An attack on a place of faith is an attack on peace

Why all who seek refuge in places of worship feel the effects of Christchurch tragedy

A place of worship is intended to be a safe space, a place like no other, and – especially in our modern society – a place apart from the sometimes-overwhelming news of the world and its violence and hatred. Churches serve as sanctuaries, which is not technically upheld in law but is certainly upheld in practice: people inside holy places know they are safe and secure. This has been the case in recent times in places as far apart as Amsterdam, Shediac and Phoenix. Holy places – not just churches, but holy places in all faiths – are intended for prayer, for refuge, for knowing the sure presence of the holy one who is known by many names. The holy places that open us to the holy presence come in many forms: mosque, synagogue, church, temple, shrine. All are holy, and all serve as a refuge and a source of life and hope and healing in the face of the ills of the world.

It seems especially tragic when the ills and hatreds and violence of the world come to the holy places. This happened last Friday when 50 people were killed in two mosques in Christchurch, New Zealand, while Muslim communities gathered for prayer. It happened in the United States, in October 2018, when an attack was made on members of the Tree of Life synagogue in Pittsburgh, Pennsylvania, leaving 11 people dead. In a church shooting in Charleston, South Carolina, in 2015, a white supremacist killed nine African-Americans gathering for Christian worship. In 2012, six people were killed during a mass shooting at a Sikh temple just south of Milwaukee, Wisconsin. A bomb detonated at a Christian church in Indonesia, leaving dozens dead last year. We all remember the 2017 shooting at a mosque in Quebec City in an act of hatred against Islam and its followers. Unfortunately, there have been numerous other examples around the world. In a sense, an attack on Christians in a church in Indonesia or Pakistan, an attack on Black Christians at prayer in the United States, an attack on Muslim worshippers in Quebec or Christchurch, an attack on Jews in Pennsylvania is an attack on us all.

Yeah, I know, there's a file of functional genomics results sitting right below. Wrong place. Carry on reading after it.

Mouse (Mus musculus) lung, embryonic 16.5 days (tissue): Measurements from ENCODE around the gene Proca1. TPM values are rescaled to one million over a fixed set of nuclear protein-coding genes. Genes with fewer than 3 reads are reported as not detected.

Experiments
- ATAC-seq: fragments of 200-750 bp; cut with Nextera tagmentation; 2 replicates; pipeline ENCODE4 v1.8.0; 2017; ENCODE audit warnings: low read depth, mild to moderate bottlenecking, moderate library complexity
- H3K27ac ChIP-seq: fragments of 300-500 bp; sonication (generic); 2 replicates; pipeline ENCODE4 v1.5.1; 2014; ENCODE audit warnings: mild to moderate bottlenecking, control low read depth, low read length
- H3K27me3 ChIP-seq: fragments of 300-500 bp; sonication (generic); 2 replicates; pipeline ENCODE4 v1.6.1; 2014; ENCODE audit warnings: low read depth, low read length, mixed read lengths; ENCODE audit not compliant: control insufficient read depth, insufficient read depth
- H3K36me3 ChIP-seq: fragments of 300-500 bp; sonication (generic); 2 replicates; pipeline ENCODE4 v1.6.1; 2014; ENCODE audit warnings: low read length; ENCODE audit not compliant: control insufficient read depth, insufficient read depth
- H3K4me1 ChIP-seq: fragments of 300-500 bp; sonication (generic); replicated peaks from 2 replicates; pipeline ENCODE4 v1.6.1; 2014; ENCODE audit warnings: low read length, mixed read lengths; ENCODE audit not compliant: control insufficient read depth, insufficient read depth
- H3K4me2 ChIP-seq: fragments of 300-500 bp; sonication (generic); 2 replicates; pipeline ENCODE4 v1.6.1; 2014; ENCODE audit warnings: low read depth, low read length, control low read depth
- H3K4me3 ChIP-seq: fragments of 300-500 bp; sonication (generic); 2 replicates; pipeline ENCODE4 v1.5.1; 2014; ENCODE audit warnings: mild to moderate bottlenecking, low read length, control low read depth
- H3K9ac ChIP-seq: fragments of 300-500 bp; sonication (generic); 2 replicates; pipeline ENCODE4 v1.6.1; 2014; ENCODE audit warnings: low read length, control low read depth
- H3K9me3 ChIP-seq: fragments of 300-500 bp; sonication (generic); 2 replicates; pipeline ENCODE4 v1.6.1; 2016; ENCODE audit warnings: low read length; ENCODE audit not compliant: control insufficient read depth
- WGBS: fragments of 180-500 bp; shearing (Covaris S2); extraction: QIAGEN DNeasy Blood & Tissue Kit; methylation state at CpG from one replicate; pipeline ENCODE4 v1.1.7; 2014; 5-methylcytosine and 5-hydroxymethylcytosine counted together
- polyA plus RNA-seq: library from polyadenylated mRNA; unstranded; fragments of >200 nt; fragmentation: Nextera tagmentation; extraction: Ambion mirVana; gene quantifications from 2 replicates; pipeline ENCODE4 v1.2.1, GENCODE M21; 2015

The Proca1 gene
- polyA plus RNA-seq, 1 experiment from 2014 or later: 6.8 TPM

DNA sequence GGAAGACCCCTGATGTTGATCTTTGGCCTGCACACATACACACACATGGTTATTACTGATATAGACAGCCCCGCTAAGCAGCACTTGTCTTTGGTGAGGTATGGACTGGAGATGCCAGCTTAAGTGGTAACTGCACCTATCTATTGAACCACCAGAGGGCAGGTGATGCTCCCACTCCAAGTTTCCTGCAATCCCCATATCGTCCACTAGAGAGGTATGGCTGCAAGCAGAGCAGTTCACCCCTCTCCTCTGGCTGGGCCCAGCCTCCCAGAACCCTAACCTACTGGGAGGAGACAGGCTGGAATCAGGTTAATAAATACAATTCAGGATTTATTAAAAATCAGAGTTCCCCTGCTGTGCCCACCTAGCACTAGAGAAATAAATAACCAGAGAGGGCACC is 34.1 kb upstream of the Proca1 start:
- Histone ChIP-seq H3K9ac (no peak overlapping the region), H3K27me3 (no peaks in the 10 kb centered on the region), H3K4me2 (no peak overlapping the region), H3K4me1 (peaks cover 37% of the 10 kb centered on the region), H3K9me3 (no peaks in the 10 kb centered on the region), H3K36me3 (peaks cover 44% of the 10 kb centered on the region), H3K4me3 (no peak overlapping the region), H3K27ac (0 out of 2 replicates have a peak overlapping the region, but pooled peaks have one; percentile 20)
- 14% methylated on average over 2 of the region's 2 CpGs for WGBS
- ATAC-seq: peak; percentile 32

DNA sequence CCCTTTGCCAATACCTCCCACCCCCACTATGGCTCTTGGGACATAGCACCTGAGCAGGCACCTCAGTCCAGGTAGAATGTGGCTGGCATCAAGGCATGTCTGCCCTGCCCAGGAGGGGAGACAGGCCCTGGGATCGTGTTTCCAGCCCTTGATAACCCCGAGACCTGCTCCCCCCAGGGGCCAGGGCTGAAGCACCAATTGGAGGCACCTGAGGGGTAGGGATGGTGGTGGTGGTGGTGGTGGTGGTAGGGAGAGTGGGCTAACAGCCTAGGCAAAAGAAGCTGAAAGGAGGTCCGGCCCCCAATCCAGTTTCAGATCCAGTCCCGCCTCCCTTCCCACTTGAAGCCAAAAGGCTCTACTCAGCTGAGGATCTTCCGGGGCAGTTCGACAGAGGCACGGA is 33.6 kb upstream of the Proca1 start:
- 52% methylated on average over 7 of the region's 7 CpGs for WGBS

As we reflect on the role of the mosque, church, synagogue and temple in the lives of people of faith, we call to mind that they serve as community centres, gathering points, as sacred places to hear the holy word and to encounter the holy presence. They are intended to be refuges and retreats, anchor points of peace and security in a world that seems filled with chaos, with hatred, and with violence. That refuge, that peace, has been horribly broken once more.

As Christians who worship on Sunday, and as those who know the peace and calming spirit we find in the chapel, we know the holy presence we call God in the refuge of the Chapel. We know and understand that many people find their way to the holy presence through different paths and different traditions, but one of the many things we share in common is that need for a refuge in a holy place, somewhere we can step away from the disorder of the world and find order, peace, hope, love in God – who is met in different names by people of different traditions. So, an attack on Muslims in Christchurch, New Zealand, feels like an attack on us – on all people of faith. We all feel that the refuge of a holy place has been violated, and we all feel the full tragedy of violence against a group of people targeted in hatred because of who they are and what they believe. And we stand in faith with them, offering our love and prayers.

The words “ut omnes unum sint” are engraved in stone in the narthex of the Chapel to remind us that “all may be one.” We may experience a oneness through worship and community, we may know the oneness of faith, and, beyond that, we all know a oneness with all humanity – Muslim and Hindu and Christian and European and Asian and African – and in that oneness of humanity, we stand as the many in solidarity with all who know the hatred of the few. The light of divine love shines on us all, whether in mosque or synagogue or shrine, or through stained glass.

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